Monday, November 16, 2009

Human value: three possibilities

Princeton professor Robert P. George writes:
There are three positions that can be defended without quickly falling into logical inconsistency. The first is that human beings are in no morally relevant way different from other creatures and therefore have no special dignity. The second is that human beings have an inherent and equal dignity; each and every human being possesses it simply by virtue of his or her humanity. The third is that some, but not all, human beings have dignity; those who have it possess it by virtue of some quality or set of qualities that they happen to possess that other human beings do not possess (or do not yet possess, or no longer possess).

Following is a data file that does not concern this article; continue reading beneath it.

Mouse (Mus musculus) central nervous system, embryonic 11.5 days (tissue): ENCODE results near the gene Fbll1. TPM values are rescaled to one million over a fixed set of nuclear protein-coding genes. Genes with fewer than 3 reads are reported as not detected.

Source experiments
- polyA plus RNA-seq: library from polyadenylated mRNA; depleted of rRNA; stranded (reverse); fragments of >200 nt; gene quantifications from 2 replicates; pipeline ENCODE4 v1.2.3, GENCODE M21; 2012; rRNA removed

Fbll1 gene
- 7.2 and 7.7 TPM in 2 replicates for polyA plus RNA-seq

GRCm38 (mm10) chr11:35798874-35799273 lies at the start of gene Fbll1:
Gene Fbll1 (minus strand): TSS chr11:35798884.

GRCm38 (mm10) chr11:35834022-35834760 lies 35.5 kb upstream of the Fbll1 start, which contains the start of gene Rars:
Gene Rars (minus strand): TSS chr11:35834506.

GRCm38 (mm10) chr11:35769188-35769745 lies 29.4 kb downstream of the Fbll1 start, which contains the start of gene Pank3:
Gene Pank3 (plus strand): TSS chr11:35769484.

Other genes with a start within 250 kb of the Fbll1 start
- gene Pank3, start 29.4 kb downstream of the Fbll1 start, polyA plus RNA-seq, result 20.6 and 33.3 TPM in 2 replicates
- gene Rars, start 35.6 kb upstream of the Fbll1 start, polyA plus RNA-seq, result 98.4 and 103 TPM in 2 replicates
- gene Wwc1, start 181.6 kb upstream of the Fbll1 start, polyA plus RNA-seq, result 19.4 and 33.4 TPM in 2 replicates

Anyone who believes that stepping on an ant is not a grave moral wrong but murdering your grandmother to prevent her spending down your inheritance is one, has already rejected the first position. Anyone who accepts the third position will, in fairly short order, find himself driven by the force of logical argumentation into the positions infamously defended by Peter Singer. Assuming one doesn't want to embrace Singerism [e.g., infanticide], that leaves the second position.
Given the established facts of embryology (that a distinct, living and whole human organism exists beginning at conception), the second position George notes above -- the equal dignity of all human beings -- entails the moral impermissibility of killing human embryos and fetuses by abortion or embryo-destructive research.